DCS to conduct workload analysis in wake of caseload challenges

Indiana News

INDIANAPOLIS (WISH) – Indiana’s Department of Child Services will conduct a workload analysis study to assess whether it can manage its current case load without additional help. Some lawmakers have criticized the agency’s response to recent cases, saying it is critically understaffed.

The agency’s response came from its Director, Mary Beth Bonventura, in the form of an op-ed released late Wednesday. In it, Boneventura writes that she is well aware that child welfare case workers – known as family case managers, or FCM – have seen recent increases in caseloads.

“There are several factors that contributed to this issue. Among them is the increased number of child abuse and neglect reports to our Indiana Child Abuse and Neglect Hotline. For example, in 2009, we received 109,489 reports to the hotline compared to 198,633 in 2014. This increase resulted in a corresponding, but smaller, increase in assessments and ongoing cases,” she writes.

In November, the agency’s chief of staff told the State Budget Committee that only one of its 19 regions is meeting the workload standards for case workers. State law requires DCS family case managers to average no more than 12 initial assessments or 17 ongoing cases per worker.

On Monday, Senate Minority Leader Tim Lanane (D-Anderson) contended the law must be immediately complied with. Other legislators have made similar calls in recent months. Lanane also called on Governor Mike Pence to push for an additional $5 million in appropriations for the Department of Child Services. That would allow the department to hire 77 additional FCM’s, he said.

“It’s time to do the right thing and give DCS the resources it needs to hire the 77 caseworkers and comply with the law,” Lanane said during his Monday news conference. “The law is the law and we must do what it takes to ensure the safety of children.”

Boneventura has previously said the current standard might be obsolete since case managers’ duties have changed during the last few years. She further responded to those calls in Wednesday’s statement, saying DCS will study its options, and present the findings prior to the end of the 2015 legislative session in April.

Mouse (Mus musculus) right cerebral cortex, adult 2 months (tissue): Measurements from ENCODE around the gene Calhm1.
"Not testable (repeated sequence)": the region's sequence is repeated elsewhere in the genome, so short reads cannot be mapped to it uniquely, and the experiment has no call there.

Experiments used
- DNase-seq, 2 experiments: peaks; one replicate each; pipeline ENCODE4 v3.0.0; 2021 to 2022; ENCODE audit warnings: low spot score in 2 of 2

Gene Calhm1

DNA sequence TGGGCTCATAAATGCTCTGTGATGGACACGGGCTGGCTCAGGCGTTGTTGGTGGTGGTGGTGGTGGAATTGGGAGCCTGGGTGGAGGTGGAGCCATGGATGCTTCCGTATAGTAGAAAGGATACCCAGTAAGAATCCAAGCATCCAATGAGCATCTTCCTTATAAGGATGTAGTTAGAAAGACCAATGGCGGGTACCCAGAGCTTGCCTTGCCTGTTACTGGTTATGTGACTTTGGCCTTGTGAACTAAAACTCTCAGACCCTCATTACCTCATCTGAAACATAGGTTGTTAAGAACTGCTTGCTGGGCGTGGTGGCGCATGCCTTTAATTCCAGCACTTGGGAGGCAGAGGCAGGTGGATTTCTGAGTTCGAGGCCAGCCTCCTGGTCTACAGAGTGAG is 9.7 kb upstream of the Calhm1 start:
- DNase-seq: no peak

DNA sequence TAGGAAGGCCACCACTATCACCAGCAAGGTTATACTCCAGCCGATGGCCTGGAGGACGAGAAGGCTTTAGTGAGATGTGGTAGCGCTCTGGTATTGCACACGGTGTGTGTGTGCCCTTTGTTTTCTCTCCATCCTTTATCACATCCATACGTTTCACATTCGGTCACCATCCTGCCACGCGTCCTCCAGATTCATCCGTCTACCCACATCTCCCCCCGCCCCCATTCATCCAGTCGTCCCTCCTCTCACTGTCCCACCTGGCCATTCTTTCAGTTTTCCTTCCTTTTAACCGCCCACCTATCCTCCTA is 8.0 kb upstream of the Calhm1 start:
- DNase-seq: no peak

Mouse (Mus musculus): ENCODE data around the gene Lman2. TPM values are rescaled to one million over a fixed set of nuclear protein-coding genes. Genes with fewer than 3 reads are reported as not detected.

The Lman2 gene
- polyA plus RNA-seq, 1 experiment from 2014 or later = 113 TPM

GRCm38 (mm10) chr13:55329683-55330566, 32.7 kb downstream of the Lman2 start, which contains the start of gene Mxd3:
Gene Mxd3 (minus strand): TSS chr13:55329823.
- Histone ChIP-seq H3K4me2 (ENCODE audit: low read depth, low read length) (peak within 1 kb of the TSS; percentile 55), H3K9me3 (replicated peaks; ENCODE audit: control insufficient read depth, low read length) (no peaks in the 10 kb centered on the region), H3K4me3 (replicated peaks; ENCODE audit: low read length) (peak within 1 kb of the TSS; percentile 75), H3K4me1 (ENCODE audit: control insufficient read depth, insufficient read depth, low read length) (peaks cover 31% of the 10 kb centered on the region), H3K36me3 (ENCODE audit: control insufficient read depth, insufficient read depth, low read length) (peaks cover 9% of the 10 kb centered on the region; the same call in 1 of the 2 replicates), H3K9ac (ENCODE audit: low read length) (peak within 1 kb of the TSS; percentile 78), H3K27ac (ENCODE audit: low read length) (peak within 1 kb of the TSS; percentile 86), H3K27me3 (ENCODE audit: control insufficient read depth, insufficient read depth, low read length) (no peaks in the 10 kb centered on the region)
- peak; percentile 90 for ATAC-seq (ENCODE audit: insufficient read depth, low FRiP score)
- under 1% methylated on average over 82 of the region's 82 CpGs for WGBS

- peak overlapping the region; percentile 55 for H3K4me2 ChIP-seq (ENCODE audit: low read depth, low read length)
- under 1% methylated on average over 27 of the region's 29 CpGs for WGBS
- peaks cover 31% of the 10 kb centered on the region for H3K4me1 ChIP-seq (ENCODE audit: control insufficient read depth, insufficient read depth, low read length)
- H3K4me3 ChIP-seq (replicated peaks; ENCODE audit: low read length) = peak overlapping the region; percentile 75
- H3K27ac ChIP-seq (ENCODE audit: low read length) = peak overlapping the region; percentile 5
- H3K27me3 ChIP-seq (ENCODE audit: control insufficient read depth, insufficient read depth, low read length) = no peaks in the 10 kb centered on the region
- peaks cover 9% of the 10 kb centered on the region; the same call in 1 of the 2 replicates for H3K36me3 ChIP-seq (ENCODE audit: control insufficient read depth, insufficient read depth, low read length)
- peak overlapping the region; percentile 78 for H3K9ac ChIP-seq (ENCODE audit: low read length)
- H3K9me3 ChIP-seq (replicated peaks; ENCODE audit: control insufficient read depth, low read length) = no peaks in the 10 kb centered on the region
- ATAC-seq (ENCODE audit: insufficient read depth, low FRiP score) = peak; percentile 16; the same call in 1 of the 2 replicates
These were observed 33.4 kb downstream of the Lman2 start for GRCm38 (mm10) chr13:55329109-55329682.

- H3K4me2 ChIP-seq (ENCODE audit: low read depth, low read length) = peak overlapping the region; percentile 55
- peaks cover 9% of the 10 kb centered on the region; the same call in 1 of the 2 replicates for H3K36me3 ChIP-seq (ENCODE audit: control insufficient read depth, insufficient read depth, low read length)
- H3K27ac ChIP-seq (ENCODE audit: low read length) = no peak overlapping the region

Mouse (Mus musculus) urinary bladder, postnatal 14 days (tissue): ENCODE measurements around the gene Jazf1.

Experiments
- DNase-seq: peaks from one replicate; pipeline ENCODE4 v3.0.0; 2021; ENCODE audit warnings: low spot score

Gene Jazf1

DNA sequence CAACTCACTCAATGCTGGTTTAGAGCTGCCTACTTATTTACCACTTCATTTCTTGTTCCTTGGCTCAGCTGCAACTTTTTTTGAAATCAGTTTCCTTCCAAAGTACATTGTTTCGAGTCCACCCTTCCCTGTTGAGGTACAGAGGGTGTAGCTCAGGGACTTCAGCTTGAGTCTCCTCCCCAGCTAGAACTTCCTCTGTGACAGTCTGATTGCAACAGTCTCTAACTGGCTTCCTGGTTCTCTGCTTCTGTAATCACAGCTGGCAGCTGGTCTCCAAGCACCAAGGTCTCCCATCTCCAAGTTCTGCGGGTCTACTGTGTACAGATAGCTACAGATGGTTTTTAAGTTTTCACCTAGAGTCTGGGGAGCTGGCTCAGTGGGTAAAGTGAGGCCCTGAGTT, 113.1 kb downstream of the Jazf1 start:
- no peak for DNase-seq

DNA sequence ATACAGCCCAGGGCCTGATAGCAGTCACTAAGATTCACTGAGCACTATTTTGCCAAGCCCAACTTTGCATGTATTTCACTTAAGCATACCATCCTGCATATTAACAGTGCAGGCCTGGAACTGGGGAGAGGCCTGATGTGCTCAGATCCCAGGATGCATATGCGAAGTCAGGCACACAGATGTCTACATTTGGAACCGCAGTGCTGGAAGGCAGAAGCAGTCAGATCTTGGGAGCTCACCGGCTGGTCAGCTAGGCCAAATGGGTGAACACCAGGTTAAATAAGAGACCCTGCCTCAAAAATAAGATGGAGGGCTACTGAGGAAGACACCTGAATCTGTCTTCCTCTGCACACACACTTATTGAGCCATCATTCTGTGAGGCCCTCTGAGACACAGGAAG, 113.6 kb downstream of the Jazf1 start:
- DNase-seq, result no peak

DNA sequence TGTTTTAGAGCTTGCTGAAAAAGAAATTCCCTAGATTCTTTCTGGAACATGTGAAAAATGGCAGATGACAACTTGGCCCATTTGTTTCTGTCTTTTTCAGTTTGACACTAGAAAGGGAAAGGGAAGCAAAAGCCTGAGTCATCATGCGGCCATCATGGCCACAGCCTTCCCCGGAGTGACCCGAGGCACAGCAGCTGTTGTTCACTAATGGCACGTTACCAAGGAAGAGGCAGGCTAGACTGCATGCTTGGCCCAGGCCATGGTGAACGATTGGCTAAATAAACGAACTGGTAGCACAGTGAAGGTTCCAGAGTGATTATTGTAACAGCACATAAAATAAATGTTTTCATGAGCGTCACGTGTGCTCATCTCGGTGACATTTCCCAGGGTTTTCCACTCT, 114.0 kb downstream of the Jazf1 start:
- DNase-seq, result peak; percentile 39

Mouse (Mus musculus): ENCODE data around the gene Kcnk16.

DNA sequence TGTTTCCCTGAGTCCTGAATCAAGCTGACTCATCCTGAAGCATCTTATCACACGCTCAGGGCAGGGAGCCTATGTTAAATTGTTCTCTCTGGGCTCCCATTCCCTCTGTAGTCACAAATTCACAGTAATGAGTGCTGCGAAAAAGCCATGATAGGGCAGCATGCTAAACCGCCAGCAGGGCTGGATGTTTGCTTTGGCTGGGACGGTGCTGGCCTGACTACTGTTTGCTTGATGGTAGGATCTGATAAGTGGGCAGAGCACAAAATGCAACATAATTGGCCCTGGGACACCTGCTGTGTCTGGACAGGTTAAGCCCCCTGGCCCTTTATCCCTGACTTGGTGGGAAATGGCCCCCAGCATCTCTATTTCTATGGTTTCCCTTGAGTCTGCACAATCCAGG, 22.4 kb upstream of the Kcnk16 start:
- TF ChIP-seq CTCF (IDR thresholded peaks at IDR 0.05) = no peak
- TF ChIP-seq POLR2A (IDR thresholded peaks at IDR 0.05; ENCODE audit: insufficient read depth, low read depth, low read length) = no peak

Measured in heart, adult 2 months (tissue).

“Our team decided to have a workload analysis conducted, to assess the time demands of all FCM duties. It will include not only tasks directly related to working on cases, but also time spent on non case related activities. For instance, a case involving a child with complex medical needs may require different time demands than other cases on a worker’s caseload. Moreover, the study will evaluate worker differences; like years of experience, and determine what, if any impact they have on the ability of a family case manager to effectively manage a caseload of a particular size,” she wrote.Director Boneventura’s op-ed appears below in its entirety:Arguably one of the toughest jobs in this country is a Child Welfare Case Worker, in Indiana it is our Family Case Manager (FCM). Fortunately, for Hoosier families, Indiana has some of the most committed workers on the front lines to protect children from abuse and neglect. As the Director of the Indiana Department of Child Services (DCS), I lead an agency where very critical decisions are made daily, which have long-term impacts on children and families. Although we have a staff of professionals trained to make informed decisions that will best protect children, I take each decision made by our agency personally.I am aware that our FCMs are carrying higher caseloads, and there are several factors that contributed to this issue. Among them is the increased number of child abuse and neglect reports to our Indiana Child Abuse and Neglect Hotline. For example, in 2009, we received 109,489 reports to the hotline compared to 198,633 in 2014. This increase resulted in a corresponding, but smaller, increase in assessments and ongoing cases.There has been much discussion about the 12/17 regional average caseload standard. Indiana adopted this standard in 2007 as a best practice; however, FCM duties are very different today, compared to 2007. For instance, many ancillary (yet still critical) duties were shifted from FCMs in the field, as DCS created specialized case worker roles; such as relative care specialists, foster care specialists, and hotline intake specialists.In State Fiscal Year (SFY) 2013, DCS received funding from the legislature for an additional 136 field FCMs and 75 FCM supervisor positions. In SFY 2014, DCS added 110 FCM positions. At the close of SFY 2104 there remained a need for 77 more FCMs to meet the current caseload standard. That would translate to nearly 400 new staff for DCS in the last two years alone. Given the changes that DCS has experienced over the past few years, it was prudent for us to evaluate how those changes have impacted FCM workloads. Let me be clear; I would never sacrifice child safety for financial savings.Our team decided to have a workload analysis conducted, to assess the time demands of all FCM duties. It will include not only tasks directly related to working on cases, but also time spent on non case related activities. For instance, a case involving a child with complex medical needs may require different time demands than other cases on a worker’s caseload. Moreover, the study will evaluate worker differences; like years of experience, and determine what, if any impact they have on the ability of a family case manager to effectively manage a caseload of a particular size.The analysis will identify process and practice improvements that could be implemented to support best practices in child welfare. Such analysis will explore what duties might be shifted from FCMs and ways we can better leverage technology to most effectively support FCM job duties. DCS will receive recommendations prior to the end of the 2015 legislative session. This ambitious timeframe is imperative in the event we need to seek legislative changes. We will work with the Governor’s Office and the General Assembly to implement recommendations, including adding staff if needed.As the Director of DCS, I am committed to making sure all staff have the resources they need to support the mission, vision and values of the agency. I am especially proud of the dedication our workers throughout the state display each day to protect Hoosier children from abuse and neglect and ensure their financial support.